Honestly, it’s not something I should really complain about. If the core sets received their own story treatment, they’d become just another mini-block of sorts.

How about the inclusion of Nicol Bolas, Planeswalker?

I think this points to two big things. First, Wizards isn’t afraid to break their own rules. They’ve said in the past they’ll do so when it’s right, but to see rules broken for a core set is still a bit surprising. Good for them.

Second, it’s yet another sign of assimilating Duels with the core sets. Bolas is the villain in Duels? Guess we better put him in the core set so new players can find him! A supporting fact for this: The ten deck “identities” in Duels 2013 are the five non-dragon planeswalkers and the five legends.

New players want to see those characters in card form when they buy packs.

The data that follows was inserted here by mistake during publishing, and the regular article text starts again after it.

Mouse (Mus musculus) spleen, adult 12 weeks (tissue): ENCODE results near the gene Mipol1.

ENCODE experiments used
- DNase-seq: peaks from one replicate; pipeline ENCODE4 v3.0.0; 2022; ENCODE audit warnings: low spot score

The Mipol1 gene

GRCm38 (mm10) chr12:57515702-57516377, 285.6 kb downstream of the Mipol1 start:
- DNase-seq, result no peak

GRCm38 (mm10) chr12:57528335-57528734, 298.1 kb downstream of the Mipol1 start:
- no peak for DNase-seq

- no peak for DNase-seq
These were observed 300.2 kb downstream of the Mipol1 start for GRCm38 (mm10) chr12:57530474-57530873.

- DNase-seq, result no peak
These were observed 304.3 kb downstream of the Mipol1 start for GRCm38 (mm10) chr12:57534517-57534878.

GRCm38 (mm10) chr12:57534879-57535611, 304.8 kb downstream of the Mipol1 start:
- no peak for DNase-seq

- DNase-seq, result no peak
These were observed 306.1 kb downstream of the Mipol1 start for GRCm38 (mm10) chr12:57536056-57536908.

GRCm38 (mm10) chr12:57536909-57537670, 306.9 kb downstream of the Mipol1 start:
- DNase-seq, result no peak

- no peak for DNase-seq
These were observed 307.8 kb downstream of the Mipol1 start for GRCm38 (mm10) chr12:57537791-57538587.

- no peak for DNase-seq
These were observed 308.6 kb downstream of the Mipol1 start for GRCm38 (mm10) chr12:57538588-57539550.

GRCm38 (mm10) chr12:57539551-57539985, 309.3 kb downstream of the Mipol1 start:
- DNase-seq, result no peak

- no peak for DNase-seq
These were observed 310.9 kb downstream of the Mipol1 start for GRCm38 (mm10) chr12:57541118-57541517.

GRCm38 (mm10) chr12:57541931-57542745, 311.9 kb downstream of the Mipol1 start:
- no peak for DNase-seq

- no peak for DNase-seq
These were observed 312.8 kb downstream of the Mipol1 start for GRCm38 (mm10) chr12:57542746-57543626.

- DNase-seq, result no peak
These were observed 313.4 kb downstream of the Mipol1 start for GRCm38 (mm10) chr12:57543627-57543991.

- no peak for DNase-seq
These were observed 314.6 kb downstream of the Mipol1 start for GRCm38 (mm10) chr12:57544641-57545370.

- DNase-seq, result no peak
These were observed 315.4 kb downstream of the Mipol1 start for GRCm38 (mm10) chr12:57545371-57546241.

How far will all of this go? Actually, I think we are nearing the end. Wizards has done a great job of bringing Duels and the core set in sync, but if they go much further, they risk losing that classic, fantasy flavor.

Could they find a compromise while continuing to move forward? Probably, but I don’t think they want to go down that road. It would mean getting a story to flow across the two, and that would be a giant leap that hasn’t been seen since the block novels.

We know how well that ended.

P.S. Prove me wrong Wizards.